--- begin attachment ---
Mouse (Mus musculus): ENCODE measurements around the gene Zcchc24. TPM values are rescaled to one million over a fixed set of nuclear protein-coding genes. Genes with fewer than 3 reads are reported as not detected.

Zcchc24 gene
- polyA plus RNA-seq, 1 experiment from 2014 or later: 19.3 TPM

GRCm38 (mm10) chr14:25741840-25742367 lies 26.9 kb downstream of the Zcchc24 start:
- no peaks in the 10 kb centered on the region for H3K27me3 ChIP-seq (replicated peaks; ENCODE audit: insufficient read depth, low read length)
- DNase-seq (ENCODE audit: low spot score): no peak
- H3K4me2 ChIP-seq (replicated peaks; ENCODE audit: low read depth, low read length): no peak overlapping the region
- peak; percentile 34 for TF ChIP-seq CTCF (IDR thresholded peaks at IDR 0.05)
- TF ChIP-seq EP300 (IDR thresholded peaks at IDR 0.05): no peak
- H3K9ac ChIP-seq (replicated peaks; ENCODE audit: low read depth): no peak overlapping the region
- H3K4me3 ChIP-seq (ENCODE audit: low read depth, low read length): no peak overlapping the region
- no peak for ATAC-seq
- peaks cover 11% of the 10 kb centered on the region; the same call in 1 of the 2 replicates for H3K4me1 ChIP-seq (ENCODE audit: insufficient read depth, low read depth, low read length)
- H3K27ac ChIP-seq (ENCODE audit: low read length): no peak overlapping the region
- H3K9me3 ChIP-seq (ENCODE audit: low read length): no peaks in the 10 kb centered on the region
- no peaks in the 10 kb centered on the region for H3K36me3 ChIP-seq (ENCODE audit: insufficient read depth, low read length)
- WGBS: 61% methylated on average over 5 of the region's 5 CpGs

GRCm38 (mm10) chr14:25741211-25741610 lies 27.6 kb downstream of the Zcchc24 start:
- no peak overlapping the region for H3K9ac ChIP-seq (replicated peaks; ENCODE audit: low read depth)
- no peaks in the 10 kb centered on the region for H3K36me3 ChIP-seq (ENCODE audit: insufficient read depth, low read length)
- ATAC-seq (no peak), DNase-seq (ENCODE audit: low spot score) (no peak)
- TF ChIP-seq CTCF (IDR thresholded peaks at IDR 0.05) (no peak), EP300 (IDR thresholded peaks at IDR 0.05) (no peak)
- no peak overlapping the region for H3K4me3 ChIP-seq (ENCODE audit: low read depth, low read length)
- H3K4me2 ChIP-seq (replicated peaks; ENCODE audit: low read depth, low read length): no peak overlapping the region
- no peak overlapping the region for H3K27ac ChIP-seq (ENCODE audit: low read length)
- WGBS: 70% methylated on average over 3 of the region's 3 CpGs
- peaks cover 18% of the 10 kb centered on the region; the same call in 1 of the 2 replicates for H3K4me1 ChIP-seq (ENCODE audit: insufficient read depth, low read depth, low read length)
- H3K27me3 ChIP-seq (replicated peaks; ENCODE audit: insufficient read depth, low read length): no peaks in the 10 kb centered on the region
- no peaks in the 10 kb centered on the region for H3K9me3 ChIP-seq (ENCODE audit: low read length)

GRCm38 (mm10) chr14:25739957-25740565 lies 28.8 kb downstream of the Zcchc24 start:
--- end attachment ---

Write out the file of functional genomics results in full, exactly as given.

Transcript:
Mouse (Mus musculus): ENCODE measurements around the gene Zcchc24. TPM values are rescaled to one million over a fixed set of nuclear protein-coding genes. Genes with fewer than 3 reads are reported as not detected.

Zcchc24 gene
- polyA plus RNA-seq, 1 experiment from 2014 or later: 19.3 TPM

GRCm38 (mm10) chr14:25741840-25742367 lies 26.9 kb downstream of the Zcchc24 start:
- no peaks in the 10 kb centered on the region for H3K27me3 ChIP-seq (replicated peaks; ENCODE audit: insufficient read depth, low read length)
- DNase-seq (ENCODE audit: low spot score): no peak
- H3K4me2 ChIP-seq (replicated peaks; ENCODE audit: low read depth, low read length): no peak overlapping the region
- peak; percentile 34 for TF ChIP-seq CTCF (IDR thresholded peaks at IDR 0.05)
- TF ChIP-seq EP300 (IDR thresholded peaks at IDR 0.05): no peak
- H3K9ac ChIP-seq (replicated peaks; ENCODE audit: low read depth): no peak overlapping the region
- H3K4me3 ChIP-seq (ENCODE audit: low read depth, low read length): no peak overlapping the region
- no peak for ATAC-seq
- peaks cover 11% of the 10 kb centered on the region; the same call in 1 of the 2 replicates for H3K4me1 ChIP-seq (ENCODE audit: insufficient read depth, low read depth, low read length)
- H3K27ac ChIP-seq (ENCODE audit: low read length): no peak overlapping the region
- H3K9me3 ChIP-seq (ENCODE audit: low read length): no peaks in the 10 kb centered on the region
- no peaks in the 10 kb centered on the region for H3K36me3 ChIP-seq (ENCODE audit: insufficient read depth, low read length)
- WGBS: 61% methylated on average over 5 of the region's 5 CpGs

GRCm38 (mm10) chr14:25741211-25741610 lies 27.6 kb downstream of the Zcchc24 start:
- no peak overlapping the region for H3K9ac ChIP-seq (replicated peaks; ENCODE audit: low read depth)
- no peaks in the 10 kb centered on the region for H3K36me3 ChIP-seq (ENCODE audit: insufficient read depth, low read length)
- ATAC-seq (no peak), DNase-seq (ENCODE audit: low spot score) (no peak)
- TF ChIP-seq CTCF (IDR thresholded peaks at IDR 0.05) (no peak), EP300 (IDR thresholded peaks at IDR 0.05) (no peak)
- no peak overlapping the region for H3K4me3 ChIP-seq (ENCODE audit: low read depth, low read length)
- H3K4me2 ChIP-seq (replicated peaks; ENCODE audit: low read depth, low read length): no peak overlapping the region
- no peak overlapping the region for H3K27ac ChIP-seq (ENCODE audit: low read length)
- WGBS: 70% methylated on average over 3 of the region's 3 CpGs
- peaks cover 18% of the 10 kb centered on the region; the same call in 1 of the 2 replicates for H3K4me1 ChIP-seq (ENCODE audit: insufficient read depth, low read depth, low read length)
- H3K27me3 ChIP-seq (replicated peaks; ENCODE audit: insufficient read depth, low read length): no peaks in the 10 kb centered on the region
- no peaks in the 10 kb centered on the region for H3K9me3 ChIP-seq (ENCODE audit: low read length)

GRCm38 (mm10) chr14:25739957-25740565 lies 28.8 kb downstream of the Zcchc24 start: